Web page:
Kevin, Sean and Sarah exchange views on the career of a comedy juggernaut and one of the most quotable actors in film history: Jim Carrey.
Nerds on Film
Episode No. 71 — Mel Brooksuary: Peruvian Death Squad Allegories
Nerds on History’s Eric Bricmont is a guest this week as NoF measures their respective Schwartz’s via a discourse on Spaceballs.
Content:After a rousing conversation about whether we like sci-fi parodies, we got to the meat and potatoes of the episode, Mel Brooks’s Spaceballs. Throughout the episode we shared lots of fun information, such as:
- The film was Bill Pullman’s first film. He had been seen by Brooks in a theatre production in LA prior to casting.
- Brooks was originally looking for a big star to lead the film, and tried to get Tom Cruise and Tom Hanks to take the role of Lone Star before casting Pullman
- The scene where Barf tries to get up with his seatbelt still on was an accident. John Candy improvised “Oh! That’s gonna leave a mark” and they kept it.
- “Spaceballs: The Book”: R.L. Stine of Goosebumps fame wrote the novelization.
- The scene with Dark Helmet playing with the action figures also wasn’t in the script. Brooks came up with the idea on set one day, told the idea to Moranis who then improvised the entire scene.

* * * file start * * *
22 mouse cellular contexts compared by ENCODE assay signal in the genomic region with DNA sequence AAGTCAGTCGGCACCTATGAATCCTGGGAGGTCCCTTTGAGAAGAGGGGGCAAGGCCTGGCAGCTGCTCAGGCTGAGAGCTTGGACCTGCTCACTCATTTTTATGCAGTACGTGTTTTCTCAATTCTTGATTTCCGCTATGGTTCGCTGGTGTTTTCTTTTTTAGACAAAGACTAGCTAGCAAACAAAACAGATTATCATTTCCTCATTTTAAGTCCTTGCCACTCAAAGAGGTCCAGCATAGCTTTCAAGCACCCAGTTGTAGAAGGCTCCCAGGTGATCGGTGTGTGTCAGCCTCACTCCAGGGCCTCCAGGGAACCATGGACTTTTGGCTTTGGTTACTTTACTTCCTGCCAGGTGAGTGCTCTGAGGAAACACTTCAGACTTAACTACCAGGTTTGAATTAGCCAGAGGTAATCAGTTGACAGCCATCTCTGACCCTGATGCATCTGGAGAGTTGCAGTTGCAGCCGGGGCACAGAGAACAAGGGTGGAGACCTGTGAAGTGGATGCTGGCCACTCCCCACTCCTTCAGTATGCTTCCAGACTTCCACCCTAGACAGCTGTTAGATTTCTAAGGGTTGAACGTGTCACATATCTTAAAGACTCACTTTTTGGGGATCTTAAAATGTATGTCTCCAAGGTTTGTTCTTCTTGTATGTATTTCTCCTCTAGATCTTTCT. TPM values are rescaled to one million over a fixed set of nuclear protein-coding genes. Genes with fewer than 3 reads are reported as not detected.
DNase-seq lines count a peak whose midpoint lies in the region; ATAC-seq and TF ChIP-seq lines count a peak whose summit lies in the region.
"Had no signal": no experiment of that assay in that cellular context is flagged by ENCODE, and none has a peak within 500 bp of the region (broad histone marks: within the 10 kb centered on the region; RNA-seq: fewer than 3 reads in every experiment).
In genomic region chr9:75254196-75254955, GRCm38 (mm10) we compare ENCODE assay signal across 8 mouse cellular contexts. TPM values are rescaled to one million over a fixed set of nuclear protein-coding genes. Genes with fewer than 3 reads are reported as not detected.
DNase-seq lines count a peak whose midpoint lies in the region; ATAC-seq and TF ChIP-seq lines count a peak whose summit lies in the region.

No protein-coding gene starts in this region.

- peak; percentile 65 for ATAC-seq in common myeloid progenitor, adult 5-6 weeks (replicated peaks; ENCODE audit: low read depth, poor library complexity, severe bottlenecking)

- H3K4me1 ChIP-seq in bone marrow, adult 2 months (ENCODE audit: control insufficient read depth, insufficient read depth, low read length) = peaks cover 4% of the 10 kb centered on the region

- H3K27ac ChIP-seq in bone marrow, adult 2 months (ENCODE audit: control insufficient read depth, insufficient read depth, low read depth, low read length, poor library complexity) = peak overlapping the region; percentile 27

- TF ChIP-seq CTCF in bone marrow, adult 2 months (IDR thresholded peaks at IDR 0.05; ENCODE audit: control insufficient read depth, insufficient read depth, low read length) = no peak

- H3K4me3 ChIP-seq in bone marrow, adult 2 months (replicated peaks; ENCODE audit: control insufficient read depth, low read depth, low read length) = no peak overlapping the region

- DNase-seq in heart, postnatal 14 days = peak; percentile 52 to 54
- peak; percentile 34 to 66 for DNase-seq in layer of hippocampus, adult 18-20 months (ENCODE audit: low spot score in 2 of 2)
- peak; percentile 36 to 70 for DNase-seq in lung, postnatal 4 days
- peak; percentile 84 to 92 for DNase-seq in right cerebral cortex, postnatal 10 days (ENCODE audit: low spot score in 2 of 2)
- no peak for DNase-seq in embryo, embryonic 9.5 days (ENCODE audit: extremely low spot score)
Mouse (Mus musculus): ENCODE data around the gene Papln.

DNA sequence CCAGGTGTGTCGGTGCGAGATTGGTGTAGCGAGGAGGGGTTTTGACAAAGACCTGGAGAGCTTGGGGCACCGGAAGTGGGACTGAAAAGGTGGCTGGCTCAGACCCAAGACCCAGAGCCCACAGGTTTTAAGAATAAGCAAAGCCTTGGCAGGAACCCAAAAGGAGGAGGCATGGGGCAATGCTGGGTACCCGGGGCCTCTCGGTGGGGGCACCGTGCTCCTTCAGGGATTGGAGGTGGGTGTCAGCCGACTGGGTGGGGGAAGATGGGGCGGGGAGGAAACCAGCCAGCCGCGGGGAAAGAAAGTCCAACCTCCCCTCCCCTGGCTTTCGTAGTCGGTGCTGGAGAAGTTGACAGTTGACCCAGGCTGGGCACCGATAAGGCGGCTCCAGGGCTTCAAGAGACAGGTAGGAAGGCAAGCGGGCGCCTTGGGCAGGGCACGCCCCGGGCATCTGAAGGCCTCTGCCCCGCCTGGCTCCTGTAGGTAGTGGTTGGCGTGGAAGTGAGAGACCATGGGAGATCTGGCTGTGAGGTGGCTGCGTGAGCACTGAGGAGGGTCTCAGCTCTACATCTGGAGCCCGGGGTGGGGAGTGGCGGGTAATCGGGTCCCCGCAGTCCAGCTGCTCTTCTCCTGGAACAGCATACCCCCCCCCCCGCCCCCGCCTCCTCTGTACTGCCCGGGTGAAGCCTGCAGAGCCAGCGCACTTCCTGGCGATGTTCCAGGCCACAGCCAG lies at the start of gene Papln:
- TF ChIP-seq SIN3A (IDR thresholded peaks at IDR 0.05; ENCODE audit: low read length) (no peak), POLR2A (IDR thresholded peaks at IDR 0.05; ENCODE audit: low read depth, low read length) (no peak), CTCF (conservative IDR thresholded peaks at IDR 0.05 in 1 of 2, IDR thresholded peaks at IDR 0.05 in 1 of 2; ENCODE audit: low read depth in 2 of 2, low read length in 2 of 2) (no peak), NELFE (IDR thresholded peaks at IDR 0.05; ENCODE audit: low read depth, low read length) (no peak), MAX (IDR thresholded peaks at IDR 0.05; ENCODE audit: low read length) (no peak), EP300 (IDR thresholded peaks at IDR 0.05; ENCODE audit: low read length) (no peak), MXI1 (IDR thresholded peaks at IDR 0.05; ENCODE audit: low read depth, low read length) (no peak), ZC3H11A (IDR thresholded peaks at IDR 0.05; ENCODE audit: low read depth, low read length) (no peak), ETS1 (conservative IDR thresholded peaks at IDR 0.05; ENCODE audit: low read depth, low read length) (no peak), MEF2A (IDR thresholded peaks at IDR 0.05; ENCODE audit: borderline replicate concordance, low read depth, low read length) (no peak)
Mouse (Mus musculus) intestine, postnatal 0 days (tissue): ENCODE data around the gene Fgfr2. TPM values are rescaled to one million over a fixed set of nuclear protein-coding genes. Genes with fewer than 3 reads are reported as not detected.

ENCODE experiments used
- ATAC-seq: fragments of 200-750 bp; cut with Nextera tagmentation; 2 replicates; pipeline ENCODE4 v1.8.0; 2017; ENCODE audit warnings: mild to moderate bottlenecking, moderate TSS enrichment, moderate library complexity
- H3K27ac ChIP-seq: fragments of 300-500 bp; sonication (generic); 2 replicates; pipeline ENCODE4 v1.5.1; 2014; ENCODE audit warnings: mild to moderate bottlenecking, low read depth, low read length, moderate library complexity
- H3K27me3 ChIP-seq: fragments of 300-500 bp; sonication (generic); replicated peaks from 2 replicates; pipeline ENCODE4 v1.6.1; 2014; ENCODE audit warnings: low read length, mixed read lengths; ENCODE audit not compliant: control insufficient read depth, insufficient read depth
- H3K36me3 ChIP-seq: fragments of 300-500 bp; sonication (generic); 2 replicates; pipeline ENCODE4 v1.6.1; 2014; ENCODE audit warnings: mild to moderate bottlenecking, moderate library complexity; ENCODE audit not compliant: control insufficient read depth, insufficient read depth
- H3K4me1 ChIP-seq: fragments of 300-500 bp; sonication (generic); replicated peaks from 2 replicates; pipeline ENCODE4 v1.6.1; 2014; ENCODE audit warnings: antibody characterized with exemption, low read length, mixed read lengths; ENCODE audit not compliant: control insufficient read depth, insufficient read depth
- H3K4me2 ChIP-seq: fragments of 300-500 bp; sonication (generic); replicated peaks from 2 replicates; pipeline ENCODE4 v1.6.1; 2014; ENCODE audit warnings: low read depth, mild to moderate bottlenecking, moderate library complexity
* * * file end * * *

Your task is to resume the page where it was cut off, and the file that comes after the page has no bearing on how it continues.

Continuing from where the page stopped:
- Vespa is the Italian word for WASP. (hehe)
- Brooks and George Lucas had a “Fair Use Agreement” that would not allow for Spaceballs merchandise like that depicted in the film to be produced.
- Brooks was conflicted about the Jewish (Druish) jokes in the movie. He was ashamed they were in there but proud that he left them in.
We were surprised to learn that while our guest Eric, while not a heavy film nerd, has seen Spaceballs at least a dozen times, and can speak adamantly about it.
Hello again dear listeners and readers. Today will consist of numbers 10 to 6. I hope you enjoy!
*Footnote: Again, here are a few key words that helped me narrow my focus on why certain movies were chosen: Risk, originality, genuine, geeky, beauty, closure, intensity.
10 – John Carter – Obviously in the minority, I found John Carter to be captivating, entertaining and visually stunning. It’s a shame that Disney really mucked-up the marketing surrounding the movie. Not many people know that John Carter is based off of a book, A Princess of Mars, which is an integral story, written back in the early 1900s, that influenced the modern-day genres of sci-fi and fantasy. Plus, it inspired MANY of today’s best writers and directors, not to mention movies like the Star Wars saga. Had the marketing focused on that, I think people’s perspectives might have changed.
The Iron Man trilogy is one of the best sagas around, almost all due to Robert Downey Jr.’s performance. On the surface, the movies are connected, but I wanted to dig deeper to see if, as Tony puts it, he really IS Iron Man. In this discussion, I am going to breakdown the Iron Man trilogy movie-by-movie with the evolution of character Tony Stark. For the sake of argument, I will include the movie The Avengers, as the events in that movie are pivotal in the plot/story arc of Tony for Iron Man 3.